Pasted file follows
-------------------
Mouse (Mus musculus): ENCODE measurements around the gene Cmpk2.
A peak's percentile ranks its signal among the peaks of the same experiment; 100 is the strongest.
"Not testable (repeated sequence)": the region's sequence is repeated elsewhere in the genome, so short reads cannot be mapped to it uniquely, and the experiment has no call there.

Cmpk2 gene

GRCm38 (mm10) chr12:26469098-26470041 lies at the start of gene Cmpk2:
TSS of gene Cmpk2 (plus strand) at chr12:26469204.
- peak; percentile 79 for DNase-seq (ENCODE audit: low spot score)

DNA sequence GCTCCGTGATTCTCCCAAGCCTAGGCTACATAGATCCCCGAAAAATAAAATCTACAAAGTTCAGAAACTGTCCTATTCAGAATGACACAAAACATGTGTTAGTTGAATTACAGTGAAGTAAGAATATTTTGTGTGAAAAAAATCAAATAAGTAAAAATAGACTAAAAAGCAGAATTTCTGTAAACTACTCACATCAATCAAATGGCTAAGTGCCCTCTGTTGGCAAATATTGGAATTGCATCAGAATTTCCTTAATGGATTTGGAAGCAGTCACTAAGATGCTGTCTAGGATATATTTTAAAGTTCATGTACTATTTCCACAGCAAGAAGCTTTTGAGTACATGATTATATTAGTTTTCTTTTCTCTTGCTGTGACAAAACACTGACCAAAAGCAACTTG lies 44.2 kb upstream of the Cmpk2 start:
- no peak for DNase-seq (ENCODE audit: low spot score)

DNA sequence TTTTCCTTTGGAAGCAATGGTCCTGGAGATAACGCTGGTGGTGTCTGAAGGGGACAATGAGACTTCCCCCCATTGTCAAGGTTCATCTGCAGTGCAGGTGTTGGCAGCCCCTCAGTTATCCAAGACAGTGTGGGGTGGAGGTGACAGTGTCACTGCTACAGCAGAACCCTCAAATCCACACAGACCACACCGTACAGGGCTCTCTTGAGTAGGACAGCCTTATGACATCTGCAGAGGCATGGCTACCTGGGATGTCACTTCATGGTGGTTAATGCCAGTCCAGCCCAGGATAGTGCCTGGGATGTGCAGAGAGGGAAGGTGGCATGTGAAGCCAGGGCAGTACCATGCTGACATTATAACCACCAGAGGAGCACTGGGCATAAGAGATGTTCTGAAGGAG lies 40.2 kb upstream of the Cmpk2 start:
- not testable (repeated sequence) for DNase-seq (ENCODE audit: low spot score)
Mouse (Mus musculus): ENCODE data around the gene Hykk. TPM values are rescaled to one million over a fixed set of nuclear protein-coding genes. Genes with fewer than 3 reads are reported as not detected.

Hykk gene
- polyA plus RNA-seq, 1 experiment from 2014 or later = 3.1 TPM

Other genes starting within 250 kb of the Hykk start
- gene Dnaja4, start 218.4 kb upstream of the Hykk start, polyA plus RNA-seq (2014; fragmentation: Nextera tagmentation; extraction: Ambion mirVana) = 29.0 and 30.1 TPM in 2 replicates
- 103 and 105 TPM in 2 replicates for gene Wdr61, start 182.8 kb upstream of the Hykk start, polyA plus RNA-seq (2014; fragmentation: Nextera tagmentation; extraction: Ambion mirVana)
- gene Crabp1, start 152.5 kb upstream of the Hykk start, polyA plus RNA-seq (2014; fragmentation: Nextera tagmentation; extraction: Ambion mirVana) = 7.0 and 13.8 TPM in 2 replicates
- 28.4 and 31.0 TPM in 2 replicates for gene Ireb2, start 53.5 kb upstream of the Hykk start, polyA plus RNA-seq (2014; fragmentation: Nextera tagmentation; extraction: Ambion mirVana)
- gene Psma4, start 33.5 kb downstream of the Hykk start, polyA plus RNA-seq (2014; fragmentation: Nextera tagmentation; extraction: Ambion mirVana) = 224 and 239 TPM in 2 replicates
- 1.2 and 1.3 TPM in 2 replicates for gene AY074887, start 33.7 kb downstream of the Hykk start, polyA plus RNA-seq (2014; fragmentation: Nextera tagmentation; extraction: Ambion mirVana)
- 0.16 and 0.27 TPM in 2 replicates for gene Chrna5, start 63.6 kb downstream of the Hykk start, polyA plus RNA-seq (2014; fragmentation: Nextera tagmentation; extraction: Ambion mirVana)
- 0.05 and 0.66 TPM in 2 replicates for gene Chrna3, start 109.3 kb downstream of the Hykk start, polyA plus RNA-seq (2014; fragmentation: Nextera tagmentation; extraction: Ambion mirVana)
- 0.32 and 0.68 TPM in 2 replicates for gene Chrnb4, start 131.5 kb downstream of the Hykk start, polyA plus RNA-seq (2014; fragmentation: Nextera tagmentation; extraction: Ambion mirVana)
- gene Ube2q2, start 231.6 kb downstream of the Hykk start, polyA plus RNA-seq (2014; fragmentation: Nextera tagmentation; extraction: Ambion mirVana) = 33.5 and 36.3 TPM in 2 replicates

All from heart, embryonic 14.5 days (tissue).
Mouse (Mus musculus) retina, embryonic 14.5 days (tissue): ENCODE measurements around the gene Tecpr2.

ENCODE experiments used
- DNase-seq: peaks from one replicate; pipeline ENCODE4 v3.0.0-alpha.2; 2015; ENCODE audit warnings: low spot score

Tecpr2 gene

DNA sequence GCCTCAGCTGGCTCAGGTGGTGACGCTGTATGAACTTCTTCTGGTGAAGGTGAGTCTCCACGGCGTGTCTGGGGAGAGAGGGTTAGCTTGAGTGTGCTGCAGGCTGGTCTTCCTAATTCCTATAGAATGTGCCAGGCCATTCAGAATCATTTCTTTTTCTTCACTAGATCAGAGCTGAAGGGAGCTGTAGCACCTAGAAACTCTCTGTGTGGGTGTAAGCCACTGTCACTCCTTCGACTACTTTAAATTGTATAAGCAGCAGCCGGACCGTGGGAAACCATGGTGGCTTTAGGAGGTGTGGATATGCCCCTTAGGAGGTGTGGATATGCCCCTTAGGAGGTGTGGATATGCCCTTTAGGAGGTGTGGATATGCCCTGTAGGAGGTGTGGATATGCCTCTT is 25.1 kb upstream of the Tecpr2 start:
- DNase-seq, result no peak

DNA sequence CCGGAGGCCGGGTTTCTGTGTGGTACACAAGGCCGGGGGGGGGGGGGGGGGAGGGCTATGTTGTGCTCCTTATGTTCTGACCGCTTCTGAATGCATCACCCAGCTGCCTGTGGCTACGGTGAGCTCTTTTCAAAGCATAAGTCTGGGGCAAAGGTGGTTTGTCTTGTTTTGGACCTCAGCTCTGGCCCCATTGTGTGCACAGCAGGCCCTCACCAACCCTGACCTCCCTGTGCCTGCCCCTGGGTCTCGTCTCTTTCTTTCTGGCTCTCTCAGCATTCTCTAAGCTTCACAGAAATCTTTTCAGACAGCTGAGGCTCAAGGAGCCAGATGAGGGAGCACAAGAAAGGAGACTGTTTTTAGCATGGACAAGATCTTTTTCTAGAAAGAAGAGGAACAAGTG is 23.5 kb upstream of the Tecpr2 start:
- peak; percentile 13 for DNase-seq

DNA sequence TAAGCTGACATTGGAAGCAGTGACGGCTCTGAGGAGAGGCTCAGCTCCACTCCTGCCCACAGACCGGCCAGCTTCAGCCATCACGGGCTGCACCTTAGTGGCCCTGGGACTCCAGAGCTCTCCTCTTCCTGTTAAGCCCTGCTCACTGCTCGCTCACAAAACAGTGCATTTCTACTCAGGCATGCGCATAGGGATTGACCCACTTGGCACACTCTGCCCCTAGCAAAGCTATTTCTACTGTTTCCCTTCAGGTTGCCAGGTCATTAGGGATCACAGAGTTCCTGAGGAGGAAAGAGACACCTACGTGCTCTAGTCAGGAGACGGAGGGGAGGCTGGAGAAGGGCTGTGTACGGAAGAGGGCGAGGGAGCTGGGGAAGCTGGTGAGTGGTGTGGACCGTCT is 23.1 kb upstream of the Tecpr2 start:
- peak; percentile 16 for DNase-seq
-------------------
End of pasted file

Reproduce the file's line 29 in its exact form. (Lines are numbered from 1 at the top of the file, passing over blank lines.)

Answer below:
- DNase-seq: peaks from one replicate; pipeline ENCODE4 v3.0.0-alpha.2; 2015; ENCODE audit warnings: low spot score